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The advantages of single-use systems become clear as they become more broadly implemented.
As part of Pharmaceutical Technology’s 40th Anniversary issue, the editors interviewed biopharmaceutical industry experts about the biggest changes the industry has seen in the past 40 years and the challenges still to be addressed (see “The New World of Biopharmaceutical Manufacturing” in the July issue). Here, these experts share their perspectives on the advantages of single-use (i.e., disposable) technology and on some of the changes the industry is seeing in biopharmaceutical facility design.
Pharmaceutical Technology spoke with Eric Langer, managing partner at BioPlan Associates; John Boehm, chairman of the Bio-Process Systems Alliance (BPSA) and Colder Products Company Bioprocessing Business Unit manager; Parrish M. Galliher, chief technology officer, Upstream, GE Healthcare Life Sciences; Sabrina Restrepo, associate director in the Sterile & Validation Center of Excellence, Global Technical Operations at Merck; Helene Pora, PhD, vice-president, Single-Use Technologies, Pall Life Sciences; Eva Heintz, global market manager, Healthcare, at Solvay Specialty Polymers; and, for facility design, Par Almhem, at ModWave.
PharmTech: What has been the biggest advantage of single-use systems for biopharmaceutical manufacturing to date?
Boehm (BPSA): Single-use technology saves lives, saves money, and saves the environment. The flexibility and reliability of single-use technology enable drug manufacturers to develop new therapies more quickly. Single-use technology lowers capital expenditures for facility construction and improves operational costs by increasing process flexibility, delivering faster campaign turnover and higher product yield. Single-use technology consumes less water, utilities, and chemicals with a smaller carbon footprint than traditional stainless-steel processing, creating a greener manufacturing platform. All these advantages demonstrate the potential of single-use technology in maintaining or improving sterility assurance and the quality of final drug product.
Restrepo (Merck): In my opinion, the biggest advantage single-use systems have brought to biopharmaceutical manufacturing is flexibility. Now, it is possible to create sterile, closed systems with ready-to-use or steam-sterilized components that can fit into a diversity of facilities and allow for faster implementation and manufacturing times.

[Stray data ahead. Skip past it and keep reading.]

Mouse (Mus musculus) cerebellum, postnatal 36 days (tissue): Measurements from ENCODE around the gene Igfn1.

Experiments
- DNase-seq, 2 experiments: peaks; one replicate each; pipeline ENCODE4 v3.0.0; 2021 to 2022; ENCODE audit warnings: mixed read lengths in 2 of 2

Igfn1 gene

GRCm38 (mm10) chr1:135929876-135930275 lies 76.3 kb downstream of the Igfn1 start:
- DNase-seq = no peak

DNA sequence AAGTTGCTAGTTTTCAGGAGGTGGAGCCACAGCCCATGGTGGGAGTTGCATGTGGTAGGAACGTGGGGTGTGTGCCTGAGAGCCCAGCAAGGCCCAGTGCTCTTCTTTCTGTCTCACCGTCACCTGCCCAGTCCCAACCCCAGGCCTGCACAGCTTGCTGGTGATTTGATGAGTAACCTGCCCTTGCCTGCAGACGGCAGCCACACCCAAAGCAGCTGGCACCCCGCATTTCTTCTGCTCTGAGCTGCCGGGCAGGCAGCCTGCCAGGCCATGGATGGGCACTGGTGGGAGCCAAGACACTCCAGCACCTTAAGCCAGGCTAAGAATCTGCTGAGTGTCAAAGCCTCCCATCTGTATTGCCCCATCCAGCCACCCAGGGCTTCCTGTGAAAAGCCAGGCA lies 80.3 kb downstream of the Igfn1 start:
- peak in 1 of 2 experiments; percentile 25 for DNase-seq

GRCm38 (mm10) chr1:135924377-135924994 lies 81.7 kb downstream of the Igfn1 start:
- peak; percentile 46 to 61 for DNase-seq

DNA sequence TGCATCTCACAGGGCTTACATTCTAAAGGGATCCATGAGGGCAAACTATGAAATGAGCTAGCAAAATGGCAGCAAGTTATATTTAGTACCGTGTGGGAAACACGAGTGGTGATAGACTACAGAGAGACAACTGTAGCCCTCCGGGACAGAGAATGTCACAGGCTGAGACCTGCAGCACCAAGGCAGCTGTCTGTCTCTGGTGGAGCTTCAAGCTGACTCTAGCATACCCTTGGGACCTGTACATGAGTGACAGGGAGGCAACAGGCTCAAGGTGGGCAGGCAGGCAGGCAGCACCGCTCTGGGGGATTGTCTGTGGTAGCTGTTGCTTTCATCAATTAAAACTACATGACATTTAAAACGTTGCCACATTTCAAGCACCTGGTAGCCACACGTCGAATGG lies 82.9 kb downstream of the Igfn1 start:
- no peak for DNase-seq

Heintz (Solvay): In many cases, the biggest advantage is the increased speed to market for products manufactured using single-use systems. Single-use systems allow for more flexibility in development; less time and resources are spent in cleaning and validating activities, which therefore increases speed to market.
Pora (Pall): The biggest advantage of single-use technology remains the absence of cleaning and cleaning validation-critical to the operation of traditional stainless-steel systems-which saves time and money. And because you are replacing the product contact layer every time the equipment is used, you remove the risk of contamination from previous batches. Additionally, single-use systems provide greater flexibility in footprint, at all scales-users can arrange and rearrange equipment as needed.
Galliher (GE): The benefits of single use continue to expand and unfold as the industry applies it more extensively. The benefits compared to stainless-steel facilities include reduced capital cost, reduced facility footprint, and no steam-in-place (SIP) or clean-in-place (CIP) facilities. Reduced time to build allows delaying the decision to build. Faster turnaround between batches, faster turnaround between different products, and reduced chance of cross contamination between different batches are benefits that also enable multi-product manufacturing.
Langer (BioPlan Associates): BioPlan Associates’ 14th Annual Report of Biopharmaceutical Manufacturing continues to show consistent trends in single-use device adoption. The top three critical reasons given in the 2017 survey, which are driving the implementation of single-use devices are:
Other factors include: ‘reduced time to get facility up and running,’ ‘decreased risk of product cross-contamination,’ and the ‘flexibility of a modular approach.’ Essentially, single-use devices are being increasingly seen as strategic tools to reduce costs and speed up both operations and facility construction.
PharmTech: What have been the most significant changes in facility design for biopharmaceutical manufacturing in the past 40 years? Past five years?
Galliher (GE): Since the early 1980’s, biomanufacturing facility design has historically been dependent upon the level of segregation and separation across processes. These designs take into account flow patterns for the product, materials, operators, and waste; they are designed to ensure protection of the product, and they have been complicated by open (i.e., exposed to the environment) processing operations. To achieve this protection, the process is spread across multiple cleanroom suites with multiple heating, ventilation, and air conditioning (HVAC) zones.